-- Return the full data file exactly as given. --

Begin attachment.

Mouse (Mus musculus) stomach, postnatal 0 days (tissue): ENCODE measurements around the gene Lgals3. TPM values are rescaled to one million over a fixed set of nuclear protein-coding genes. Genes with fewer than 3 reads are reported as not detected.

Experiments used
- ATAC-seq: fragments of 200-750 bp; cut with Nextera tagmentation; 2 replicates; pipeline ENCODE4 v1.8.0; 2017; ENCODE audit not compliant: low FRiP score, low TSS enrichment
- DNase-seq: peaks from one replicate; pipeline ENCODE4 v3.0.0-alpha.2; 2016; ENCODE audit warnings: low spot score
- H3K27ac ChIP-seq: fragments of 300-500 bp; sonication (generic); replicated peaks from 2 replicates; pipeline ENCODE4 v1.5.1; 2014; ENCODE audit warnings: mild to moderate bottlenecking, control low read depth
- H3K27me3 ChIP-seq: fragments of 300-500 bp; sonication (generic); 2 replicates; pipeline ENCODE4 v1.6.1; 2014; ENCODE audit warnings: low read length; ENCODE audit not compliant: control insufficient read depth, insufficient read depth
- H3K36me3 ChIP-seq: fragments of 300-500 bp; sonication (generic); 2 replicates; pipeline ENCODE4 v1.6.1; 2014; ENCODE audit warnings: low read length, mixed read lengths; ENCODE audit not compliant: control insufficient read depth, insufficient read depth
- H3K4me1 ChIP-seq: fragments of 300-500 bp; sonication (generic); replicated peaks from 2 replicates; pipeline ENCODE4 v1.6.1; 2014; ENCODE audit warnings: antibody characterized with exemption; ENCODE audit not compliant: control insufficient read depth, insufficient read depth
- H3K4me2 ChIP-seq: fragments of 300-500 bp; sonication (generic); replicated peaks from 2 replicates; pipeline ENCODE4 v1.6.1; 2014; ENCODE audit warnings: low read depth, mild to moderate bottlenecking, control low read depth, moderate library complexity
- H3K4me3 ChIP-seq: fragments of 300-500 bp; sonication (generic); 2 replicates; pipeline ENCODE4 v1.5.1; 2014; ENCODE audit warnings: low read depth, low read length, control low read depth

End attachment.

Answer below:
Mouse (Mus musculus) stomach, postnatal 0 days (tissue): ENCODE measurements around the gene Lgals3. TPM values are rescaled to one million over a fixed set of nuclear protein-coding genes. Genes with fewer than 3 reads are reported as not detected.

Experiments used
- ATAC-seq: fragments of 200-750 bp; cut with Nextera tagmentation; 2 replicates; pipeline ENCODE4 v1.8.0; 2017; ENCODE audit not compliant: low FRiP score, low TSS enrichment
- DNase-seq: peaks from one replicate; pipeline ENCODE4 v3.0.0-alpha.2; 2016; ENCODE audit warnings: low spot score
- H3K27ac ChIP-seq: fragments of 300-500 bp; sonication (generic); replicated peaks from 2 replicates; pipeline ENCODE4 v1.5.1; 2014; ENCODE audit warnings: mild to moderate bottlenecking, control low read depth
- H3K27me3 ChIP-seq: fragments of 300-500 bp; sonication (generic); 2 replicates; pipeline ENCODE4 v1.6.1; 2014; ENCODE audit warnings: low read length; ENCODE audit not compliant: control insufficient read depth, insufficient read depth
- H3K36me3 ChIP-seq: fragments of 300-500 bp; sonication (generic); 2 replicates; pipeline ENCODE4 v1.6.1; 2014; ENCODE audit warnings: low read length, mixed read lengths; ENCODE audit not compliant: control insufficient read depth, insufficient read depth
- H3K4me1 ChIP-seq: fragments of 300-500 bp; sonication (generic); replicated peaks from 2 replicates; pipeline ENCODE4 v1.6.1; 2014; ENCODE audit warnings: antibody characterized with exemption; ENCODE audit not compliant: control insufficient read depth, insufficient read depth
- H3K4me2 ChIP-seq: fragments of 300-500 bp; sonication (generic); replicated peaks from 2 replicates; pipeline ENCODE4 v1.6.1; 2014; ENCODE audit warnings: low read depth, mild to moderate bottlenecking, control low read depth, moderate library complexity
- H3K4me3 ChIP-seq: fragments of 300-500 bp; sonication (generic); 2 replicates; pipeline ENCODE4 v1.5.1; 2014; ENCODE audit warnings: low read depth, low read length, control low read depth